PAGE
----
Originally Posted by SolipsismX
Why would Comcast want to sell a TV when they could just sell a set top box?
Just speculating here but could it be that the dominance of content providers such as Comcast is in threatened by access to content across the web? If you can buy web based content packages from Comcast, does it matter where in the US you live? I have no basis for thinking this is even possible, but if this is what the future holds then there may be an incentive for the Comcasts in this world to partner up with someone like Apple.
The other point is that if Comcast sees a threat from the Apple model of content distribution it may be better for them to be aboard and play Apple's game and remain in control of the content.
If over time Comcast can do away with hardware they may save money.
If the market opens up to competition the one who's in bed with Apple may be better positioned.
Comcast and Apple will want you stay on that same Video 1 input on the TV so making it easier to switch to your Blu-ray player or whatever isn't in their best interest. Once you plug the TV's HDMI and power into the set top box it becomes a dumb monitor that allows you to hide the remote in a draw out of view.
On an Apple TV there would be no 'Video 1' option ;-) Designations such as Video 1, HDMi etc will seem archaic very quickly
The beauty of the set top box is that it's easier to distribute, easier to sell, can be sold at a lower price than a TV yet have a higher profit per unit, can be sold to more consumers because 1) its cheaper, 2) it doesn't mean consumers have to get rid of their currently work and perfectly fine TVs, and 3) because they connect more units to more TVs in their home instead of just on the primary TV in the living room.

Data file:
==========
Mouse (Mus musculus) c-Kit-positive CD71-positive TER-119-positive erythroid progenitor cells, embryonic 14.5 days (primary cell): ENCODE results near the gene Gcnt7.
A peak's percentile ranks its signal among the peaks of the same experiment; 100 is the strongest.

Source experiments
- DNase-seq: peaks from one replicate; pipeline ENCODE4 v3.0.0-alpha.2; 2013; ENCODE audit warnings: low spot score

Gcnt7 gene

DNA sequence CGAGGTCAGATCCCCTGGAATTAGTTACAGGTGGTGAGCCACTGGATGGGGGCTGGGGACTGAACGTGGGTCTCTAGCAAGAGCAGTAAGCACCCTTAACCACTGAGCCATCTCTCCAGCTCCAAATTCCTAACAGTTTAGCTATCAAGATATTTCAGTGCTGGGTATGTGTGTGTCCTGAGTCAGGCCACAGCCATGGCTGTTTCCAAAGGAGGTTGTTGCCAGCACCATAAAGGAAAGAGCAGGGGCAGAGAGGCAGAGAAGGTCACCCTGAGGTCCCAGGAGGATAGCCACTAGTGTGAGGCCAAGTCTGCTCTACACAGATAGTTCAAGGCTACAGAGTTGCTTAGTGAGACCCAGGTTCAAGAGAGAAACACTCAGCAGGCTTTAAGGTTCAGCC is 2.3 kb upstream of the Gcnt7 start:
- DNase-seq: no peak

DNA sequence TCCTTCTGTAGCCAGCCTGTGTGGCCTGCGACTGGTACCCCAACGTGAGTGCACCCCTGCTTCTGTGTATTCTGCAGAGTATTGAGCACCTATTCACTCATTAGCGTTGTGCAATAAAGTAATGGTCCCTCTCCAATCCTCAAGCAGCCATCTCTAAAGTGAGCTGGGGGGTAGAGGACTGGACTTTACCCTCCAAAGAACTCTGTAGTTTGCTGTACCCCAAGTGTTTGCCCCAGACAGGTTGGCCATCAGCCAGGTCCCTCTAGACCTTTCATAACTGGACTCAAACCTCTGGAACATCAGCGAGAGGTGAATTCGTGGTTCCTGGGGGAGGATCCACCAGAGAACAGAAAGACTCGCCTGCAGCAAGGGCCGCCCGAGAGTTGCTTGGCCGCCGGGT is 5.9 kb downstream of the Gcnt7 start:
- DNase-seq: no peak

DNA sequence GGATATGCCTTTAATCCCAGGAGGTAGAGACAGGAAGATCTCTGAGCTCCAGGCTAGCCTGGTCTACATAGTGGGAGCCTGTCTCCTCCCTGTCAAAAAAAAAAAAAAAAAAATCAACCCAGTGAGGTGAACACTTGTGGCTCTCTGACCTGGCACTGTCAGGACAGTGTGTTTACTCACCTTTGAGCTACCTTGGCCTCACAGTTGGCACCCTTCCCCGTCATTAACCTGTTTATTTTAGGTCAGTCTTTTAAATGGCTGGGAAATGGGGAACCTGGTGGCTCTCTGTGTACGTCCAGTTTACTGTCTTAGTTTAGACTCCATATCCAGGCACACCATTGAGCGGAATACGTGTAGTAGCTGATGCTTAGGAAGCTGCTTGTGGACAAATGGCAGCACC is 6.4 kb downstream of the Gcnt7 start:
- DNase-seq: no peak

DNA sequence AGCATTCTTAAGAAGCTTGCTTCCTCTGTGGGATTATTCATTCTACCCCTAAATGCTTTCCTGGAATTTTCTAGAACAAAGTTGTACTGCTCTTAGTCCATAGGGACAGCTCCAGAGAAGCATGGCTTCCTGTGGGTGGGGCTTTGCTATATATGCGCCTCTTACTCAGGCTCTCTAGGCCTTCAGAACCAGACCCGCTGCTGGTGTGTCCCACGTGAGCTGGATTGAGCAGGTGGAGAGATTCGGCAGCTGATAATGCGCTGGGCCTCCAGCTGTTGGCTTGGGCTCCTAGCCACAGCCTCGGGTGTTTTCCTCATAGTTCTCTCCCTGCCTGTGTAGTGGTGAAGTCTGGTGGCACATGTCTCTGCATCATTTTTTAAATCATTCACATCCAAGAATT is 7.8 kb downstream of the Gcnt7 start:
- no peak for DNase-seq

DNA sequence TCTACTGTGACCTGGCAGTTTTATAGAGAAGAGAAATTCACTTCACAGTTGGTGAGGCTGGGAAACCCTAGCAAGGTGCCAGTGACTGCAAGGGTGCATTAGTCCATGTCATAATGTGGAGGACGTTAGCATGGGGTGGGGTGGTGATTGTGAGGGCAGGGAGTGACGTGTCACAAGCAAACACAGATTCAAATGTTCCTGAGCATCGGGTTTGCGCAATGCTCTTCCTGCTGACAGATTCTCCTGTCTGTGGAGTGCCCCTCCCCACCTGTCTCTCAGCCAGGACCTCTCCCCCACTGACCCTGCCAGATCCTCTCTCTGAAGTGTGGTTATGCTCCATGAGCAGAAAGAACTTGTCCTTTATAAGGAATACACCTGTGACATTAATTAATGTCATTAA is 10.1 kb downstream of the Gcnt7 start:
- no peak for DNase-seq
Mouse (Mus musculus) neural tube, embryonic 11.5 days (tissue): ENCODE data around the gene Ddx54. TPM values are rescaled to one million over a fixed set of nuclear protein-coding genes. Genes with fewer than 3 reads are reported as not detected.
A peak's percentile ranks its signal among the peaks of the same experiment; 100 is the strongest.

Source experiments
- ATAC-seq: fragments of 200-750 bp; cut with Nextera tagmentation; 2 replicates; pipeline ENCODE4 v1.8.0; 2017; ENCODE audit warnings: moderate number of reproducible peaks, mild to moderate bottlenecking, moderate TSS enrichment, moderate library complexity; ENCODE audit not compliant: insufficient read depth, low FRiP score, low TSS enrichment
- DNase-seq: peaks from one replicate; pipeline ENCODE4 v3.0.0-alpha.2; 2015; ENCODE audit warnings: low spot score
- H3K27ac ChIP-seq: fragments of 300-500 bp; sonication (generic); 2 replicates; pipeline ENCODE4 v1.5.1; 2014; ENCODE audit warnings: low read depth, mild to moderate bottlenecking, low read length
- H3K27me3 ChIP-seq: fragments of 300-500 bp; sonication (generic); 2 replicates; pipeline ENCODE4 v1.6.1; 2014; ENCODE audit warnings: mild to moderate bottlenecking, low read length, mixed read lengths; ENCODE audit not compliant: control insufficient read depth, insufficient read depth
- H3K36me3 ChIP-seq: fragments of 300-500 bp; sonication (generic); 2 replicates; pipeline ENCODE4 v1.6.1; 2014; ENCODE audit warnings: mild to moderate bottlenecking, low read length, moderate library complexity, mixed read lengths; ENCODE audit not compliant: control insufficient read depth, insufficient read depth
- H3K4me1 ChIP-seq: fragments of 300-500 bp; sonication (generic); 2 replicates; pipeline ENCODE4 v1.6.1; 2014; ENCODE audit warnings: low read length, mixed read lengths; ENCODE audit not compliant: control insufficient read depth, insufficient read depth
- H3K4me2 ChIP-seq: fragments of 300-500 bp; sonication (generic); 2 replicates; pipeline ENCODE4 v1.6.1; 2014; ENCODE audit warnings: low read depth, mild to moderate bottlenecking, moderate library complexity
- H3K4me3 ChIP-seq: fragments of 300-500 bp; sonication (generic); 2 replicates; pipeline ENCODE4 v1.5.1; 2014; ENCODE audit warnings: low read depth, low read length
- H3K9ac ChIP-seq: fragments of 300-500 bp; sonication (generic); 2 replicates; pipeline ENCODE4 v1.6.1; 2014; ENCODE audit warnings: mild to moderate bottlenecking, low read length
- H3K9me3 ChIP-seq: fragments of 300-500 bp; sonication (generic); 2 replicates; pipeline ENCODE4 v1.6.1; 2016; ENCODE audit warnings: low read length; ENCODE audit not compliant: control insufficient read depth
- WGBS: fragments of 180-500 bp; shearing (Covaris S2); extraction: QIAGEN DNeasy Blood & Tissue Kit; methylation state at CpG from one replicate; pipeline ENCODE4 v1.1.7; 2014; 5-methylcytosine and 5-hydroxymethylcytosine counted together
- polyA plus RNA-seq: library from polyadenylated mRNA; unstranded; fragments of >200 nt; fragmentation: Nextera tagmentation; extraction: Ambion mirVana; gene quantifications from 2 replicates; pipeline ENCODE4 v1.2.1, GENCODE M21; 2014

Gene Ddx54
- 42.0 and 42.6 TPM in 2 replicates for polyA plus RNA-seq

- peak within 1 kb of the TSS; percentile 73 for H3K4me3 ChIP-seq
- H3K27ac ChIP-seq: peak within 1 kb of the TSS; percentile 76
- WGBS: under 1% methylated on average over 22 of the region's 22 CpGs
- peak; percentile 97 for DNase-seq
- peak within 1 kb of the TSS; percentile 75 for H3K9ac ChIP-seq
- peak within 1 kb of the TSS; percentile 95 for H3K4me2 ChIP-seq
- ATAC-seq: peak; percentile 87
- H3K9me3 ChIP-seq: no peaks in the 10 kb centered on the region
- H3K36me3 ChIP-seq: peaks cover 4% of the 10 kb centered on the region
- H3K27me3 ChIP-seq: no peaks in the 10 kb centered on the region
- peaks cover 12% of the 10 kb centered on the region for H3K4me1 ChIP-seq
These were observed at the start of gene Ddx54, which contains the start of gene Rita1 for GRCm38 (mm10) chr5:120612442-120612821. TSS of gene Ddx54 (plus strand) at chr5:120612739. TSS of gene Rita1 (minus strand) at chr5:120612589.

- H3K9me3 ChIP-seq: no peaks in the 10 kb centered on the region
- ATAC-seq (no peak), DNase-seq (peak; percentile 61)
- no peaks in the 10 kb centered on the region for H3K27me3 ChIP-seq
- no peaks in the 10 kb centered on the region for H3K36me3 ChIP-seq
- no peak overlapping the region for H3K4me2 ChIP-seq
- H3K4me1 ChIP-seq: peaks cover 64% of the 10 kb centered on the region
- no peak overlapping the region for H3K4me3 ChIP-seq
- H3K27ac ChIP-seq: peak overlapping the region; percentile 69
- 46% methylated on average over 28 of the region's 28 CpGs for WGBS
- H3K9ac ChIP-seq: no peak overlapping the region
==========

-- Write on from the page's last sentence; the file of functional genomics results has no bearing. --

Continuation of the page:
I am not sure there would be a higher profit margin on a set top box than on a TV set, but the thing I would worry about buying a 'smart tv' is whether the thing will still be smart in 5 years time.
I can imagine Apple would want to sell additional hardware with a TV set. If you have paid for a content stream why limit that to a single TV? Maybe there is a business model there. A single stream costs x and two, tree or four streams cost xx,xxx, and xxxx. I imagine Apple would want to sell additional hardware to receive and distribute content in the house, building upon existing technology.
Nothing about a partnership with content providers makes putting the AppleTV HW in a TV a more lucrative maneuver. The only HW that would really only work in that sense are any cameras (FaceTime) or motion sensors. However the former has issues because TVs are not placed directly in from of the face the way FaceTime cameras on Macs and iDevices are. Mics for Siri would likely have to be placed in the remote control. You can't have it that far away from the speaker and you still need to initiate Siri with a button press. I doubt some elaborate hand gesture will work for this.
I still contend that nothing would advertise Apple's move into the living room better than a big screen with an Apple logo. That in itself has value. If this TV has a camera and Siri there is no reason the camera needs to be the same as in every other Mac. It may be able to pan and zoom. an iPhone, iPod touch or iPad would make great companions and remotes. I would imagine a separate smart controller being available, also.